I, for one, am incredibly excited about some of the ultimate film I’ve seen this year, and no one impresses me more than Luke Johnson’s team at FulcrumPro. I love their stuff because they see the game as players, and their highlight reels showcase developing plays as well as layout blocks and spectacular scores. Watching their reels this year, I was fascinated by the seconds leading up to the “big moments,” the quality and kind of movements and positions required to create the situation where the best things can occur.
I see these moments with the eyes of a strength & conditioning professional, so I’m hoping I can help you put some fancy sunglasses on in this piece and see things my way…demystify these events a bit! And if you want to polish up some of these moves so YOU can create your own incredible moments? You can start by following some of the links in the article and adding a few different drills into your training. Or if you prefer a more systematic approach to skill development, you can check out my season for RISE UP – I provide in depth explanations of the progression through soft tissue/mobility/activation/strength elements that comprise these movement patterns, guiding the translation from good off-field work to spectacular on-field performance.
Okay, on to the awesomeness…
“Pretty Sure She Didn’t See That One Coming” : Riot vs. Brute Squad, Nationals 2015
Geli (Angelica Boyden) travels so far in order to make this play, all the way from the handler’s right shoulder to way out beyond her left, and manages to reach out with her foot at the end of it. How’d she do that?!
View full video courtesy of FulcrumPro (block at 1:35)
- She had a great low defensive stance that helped her move quickly and be ready to deliver – skipping and staying light on the feet might have covered the same amount of ground, but she wouldn’t have had the connection to the ground to stretch the blocking leg far enough.
- She chops her knees, generating tons of power into the ground with both feet.
- Her shin angles are working for her, pushing her body laterally in the direction she wants to go.
- She uses good arm action to generate faster movement and maintain balance.
- Awesome groin/adductor/hip mobility creates the leg extension for the block.
- Her solid knee stability on the standing leg (during the block) reduces injury risk.
“Dat Separation Doh” : Mixtape vs. Mental Toss Flycoons, 2015 Northwest Mixed Regional Finals Endzone O is all about the first 3 steps, since often they’re the only ones you get, and defenders are all on point! Mixtape’s #81 (Lani Nguyen) gets in a great position to catch the goal with those first 3 steps. How’d she do that?!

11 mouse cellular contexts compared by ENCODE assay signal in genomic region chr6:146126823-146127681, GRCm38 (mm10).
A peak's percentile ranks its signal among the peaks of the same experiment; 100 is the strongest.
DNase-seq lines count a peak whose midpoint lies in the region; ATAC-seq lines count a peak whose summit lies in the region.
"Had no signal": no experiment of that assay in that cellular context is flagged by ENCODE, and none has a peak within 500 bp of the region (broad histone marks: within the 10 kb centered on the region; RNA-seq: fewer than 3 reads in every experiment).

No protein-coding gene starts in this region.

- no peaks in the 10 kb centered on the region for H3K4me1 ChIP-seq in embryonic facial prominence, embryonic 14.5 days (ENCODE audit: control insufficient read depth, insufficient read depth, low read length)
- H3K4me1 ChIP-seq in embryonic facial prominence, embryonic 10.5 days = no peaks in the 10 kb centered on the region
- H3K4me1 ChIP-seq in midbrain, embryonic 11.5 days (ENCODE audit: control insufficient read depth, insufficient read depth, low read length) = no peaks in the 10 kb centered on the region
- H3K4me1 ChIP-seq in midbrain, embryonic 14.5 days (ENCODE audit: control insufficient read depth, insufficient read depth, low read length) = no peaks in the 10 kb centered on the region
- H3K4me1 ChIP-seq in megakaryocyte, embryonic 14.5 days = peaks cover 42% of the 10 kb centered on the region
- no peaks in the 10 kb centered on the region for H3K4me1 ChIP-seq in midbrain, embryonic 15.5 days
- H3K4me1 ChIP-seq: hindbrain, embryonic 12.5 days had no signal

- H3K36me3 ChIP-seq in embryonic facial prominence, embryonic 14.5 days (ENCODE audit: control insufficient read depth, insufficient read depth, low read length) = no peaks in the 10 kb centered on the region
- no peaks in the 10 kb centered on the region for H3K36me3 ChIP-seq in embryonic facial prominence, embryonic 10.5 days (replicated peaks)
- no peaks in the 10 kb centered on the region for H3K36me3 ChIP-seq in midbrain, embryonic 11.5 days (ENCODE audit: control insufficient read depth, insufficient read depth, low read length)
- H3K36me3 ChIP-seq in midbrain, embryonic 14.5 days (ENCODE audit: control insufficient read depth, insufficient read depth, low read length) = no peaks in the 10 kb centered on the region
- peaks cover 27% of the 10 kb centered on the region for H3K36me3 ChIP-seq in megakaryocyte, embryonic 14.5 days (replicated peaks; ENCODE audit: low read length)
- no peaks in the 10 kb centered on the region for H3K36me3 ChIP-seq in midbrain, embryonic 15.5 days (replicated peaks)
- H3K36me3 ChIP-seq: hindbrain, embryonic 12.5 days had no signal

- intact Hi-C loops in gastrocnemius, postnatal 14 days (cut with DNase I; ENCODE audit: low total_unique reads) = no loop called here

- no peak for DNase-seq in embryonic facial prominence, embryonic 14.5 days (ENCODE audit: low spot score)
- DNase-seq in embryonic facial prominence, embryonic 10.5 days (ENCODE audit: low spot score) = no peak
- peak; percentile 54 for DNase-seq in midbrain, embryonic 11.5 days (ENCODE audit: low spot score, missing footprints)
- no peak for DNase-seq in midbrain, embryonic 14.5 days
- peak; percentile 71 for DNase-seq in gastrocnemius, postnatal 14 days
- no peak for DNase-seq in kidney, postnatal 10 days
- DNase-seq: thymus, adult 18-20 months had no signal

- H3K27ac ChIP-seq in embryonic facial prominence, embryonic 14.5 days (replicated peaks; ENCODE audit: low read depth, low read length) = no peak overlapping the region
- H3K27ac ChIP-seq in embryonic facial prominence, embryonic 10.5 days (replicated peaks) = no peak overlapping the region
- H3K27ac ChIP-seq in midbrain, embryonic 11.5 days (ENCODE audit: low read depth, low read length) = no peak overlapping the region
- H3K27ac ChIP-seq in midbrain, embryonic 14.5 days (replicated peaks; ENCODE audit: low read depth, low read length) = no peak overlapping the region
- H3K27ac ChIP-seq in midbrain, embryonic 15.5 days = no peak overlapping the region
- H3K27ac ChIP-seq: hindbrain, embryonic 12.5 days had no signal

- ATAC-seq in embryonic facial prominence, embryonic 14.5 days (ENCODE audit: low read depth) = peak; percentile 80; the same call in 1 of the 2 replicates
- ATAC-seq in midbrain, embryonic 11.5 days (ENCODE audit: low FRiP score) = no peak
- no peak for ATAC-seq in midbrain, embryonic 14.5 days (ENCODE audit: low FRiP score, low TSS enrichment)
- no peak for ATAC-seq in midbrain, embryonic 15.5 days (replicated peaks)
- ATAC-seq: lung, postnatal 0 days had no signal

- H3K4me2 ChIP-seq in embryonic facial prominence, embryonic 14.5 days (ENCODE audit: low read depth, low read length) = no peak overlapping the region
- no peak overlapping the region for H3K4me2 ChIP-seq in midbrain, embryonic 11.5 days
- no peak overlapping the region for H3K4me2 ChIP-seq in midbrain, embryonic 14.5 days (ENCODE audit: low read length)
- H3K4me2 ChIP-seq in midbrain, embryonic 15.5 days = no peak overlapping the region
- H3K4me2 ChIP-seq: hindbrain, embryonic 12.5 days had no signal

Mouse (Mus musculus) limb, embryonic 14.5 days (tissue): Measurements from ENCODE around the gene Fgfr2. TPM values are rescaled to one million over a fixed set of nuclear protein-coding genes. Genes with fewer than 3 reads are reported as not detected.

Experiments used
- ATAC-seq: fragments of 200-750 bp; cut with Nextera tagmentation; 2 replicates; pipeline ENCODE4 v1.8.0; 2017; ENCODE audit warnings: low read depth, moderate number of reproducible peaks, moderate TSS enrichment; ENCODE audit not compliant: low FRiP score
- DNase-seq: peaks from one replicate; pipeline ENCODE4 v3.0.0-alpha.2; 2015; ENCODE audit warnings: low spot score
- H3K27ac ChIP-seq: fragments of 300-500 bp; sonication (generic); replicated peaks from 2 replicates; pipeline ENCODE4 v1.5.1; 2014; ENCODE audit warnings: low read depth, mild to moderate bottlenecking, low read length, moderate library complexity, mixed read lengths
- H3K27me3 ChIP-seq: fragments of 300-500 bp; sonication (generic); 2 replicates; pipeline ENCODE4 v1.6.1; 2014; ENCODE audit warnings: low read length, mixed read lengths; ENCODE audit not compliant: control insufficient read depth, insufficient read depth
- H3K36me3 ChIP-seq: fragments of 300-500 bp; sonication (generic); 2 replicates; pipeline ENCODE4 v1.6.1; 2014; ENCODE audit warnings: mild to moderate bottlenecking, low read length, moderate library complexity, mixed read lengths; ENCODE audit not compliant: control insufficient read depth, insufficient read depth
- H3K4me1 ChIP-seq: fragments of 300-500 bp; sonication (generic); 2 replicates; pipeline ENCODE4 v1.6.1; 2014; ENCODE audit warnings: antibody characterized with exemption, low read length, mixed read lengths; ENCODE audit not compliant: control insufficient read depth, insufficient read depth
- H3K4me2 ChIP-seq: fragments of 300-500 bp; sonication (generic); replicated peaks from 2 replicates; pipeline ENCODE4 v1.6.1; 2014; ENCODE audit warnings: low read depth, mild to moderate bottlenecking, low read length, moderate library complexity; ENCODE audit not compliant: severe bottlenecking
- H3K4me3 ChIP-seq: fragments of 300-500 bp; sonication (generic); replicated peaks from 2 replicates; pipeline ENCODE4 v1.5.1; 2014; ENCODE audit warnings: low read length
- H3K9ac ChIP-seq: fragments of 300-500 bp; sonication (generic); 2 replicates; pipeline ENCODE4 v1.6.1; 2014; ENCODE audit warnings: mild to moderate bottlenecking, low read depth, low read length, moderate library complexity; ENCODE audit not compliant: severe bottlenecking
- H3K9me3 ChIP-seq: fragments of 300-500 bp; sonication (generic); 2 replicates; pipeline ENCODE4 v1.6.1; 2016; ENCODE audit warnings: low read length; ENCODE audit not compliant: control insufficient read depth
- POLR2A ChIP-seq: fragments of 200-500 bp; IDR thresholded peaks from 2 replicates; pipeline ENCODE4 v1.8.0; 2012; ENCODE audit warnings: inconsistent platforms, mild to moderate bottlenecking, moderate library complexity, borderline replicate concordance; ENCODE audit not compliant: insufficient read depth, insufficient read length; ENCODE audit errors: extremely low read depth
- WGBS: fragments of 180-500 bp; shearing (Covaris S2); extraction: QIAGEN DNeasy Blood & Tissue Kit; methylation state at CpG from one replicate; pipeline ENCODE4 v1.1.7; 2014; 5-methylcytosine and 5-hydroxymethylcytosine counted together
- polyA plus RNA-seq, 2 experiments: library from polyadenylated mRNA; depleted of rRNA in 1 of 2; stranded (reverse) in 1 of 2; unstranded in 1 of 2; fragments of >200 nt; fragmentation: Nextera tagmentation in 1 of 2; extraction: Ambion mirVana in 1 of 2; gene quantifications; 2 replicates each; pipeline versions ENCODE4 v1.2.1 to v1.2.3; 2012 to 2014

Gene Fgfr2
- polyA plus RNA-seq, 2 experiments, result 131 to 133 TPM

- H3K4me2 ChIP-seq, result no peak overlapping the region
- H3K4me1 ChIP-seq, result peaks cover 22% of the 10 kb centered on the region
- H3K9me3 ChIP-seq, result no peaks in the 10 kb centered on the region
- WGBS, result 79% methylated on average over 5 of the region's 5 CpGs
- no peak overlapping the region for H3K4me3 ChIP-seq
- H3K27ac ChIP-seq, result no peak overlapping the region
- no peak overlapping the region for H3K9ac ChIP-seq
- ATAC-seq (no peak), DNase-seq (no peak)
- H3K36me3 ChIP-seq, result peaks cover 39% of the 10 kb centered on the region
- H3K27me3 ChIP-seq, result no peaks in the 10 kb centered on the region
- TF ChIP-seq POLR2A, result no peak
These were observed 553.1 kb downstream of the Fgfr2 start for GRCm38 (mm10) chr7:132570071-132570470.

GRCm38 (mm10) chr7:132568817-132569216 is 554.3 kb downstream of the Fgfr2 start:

(Go to 1:59 mark for first three steps)
- She drops her base – that means more power is available to her and her first step can be harder.
- She turns her hips and establishes a strong accelerative shin angle.
- She maintains good posture as she goes hard – her core doesn’t collapse just because her feet are churning!
- She times her first step for when her defender is off balance. Contrast her body angle to her defender’s – without seeing the rest of the clip you could guess what was going to happen.
“Whatever It Takes” : Los Angeles Aviators vs. Vancouver Riptide. June 23rd 2015
This is different from many other spectacular layout grabs because of the spontaneity of movement required to make the catch – the Aviators’ Jeff Silverman has to find every inch of extension while fighting to hold onto the disc. How’d he do that?!
- First of all, check out that great crossover step – he’s really moving somewhere, using good shin angles and getting his footstrike behind the body.
- He has good functional overhead shoulder mobility and off-hand coordination, allowing him to make a left-handed twisting grab at full extension.
- His plyometric power off his jumping foot is legit – not a lot of knee bend and no loss of posture or core control on the takeoff.
- In general, his movement competence is sound – he’s able to keep his head up and twist weirdly, and not even break himself on the landing (though the right arm coming down first worried me for a minute). Having that degree of familiarity and comfort with athletic movement gives you many more choices on the field, and lets your body react instinctively to the demands of the moment, even if the demands are large and not accustomed.
Feeling inspired? Here’s a quick practical tip: between the time when you start doing field work and competition time looms, bust out a video camera. Film yourself doing 3-step approaches, running a 40, doing a marking drill. If you know how to analyze the film for movement quality, do it – if you don’t, get someone else to help you. Complex athletic movements are totally trainable, but sometimes it requires breaking them into smaller pieces before you put them back together. Find the resources available to you, whether online or getting knowledge from local professionals/players, and always keep learning!! :)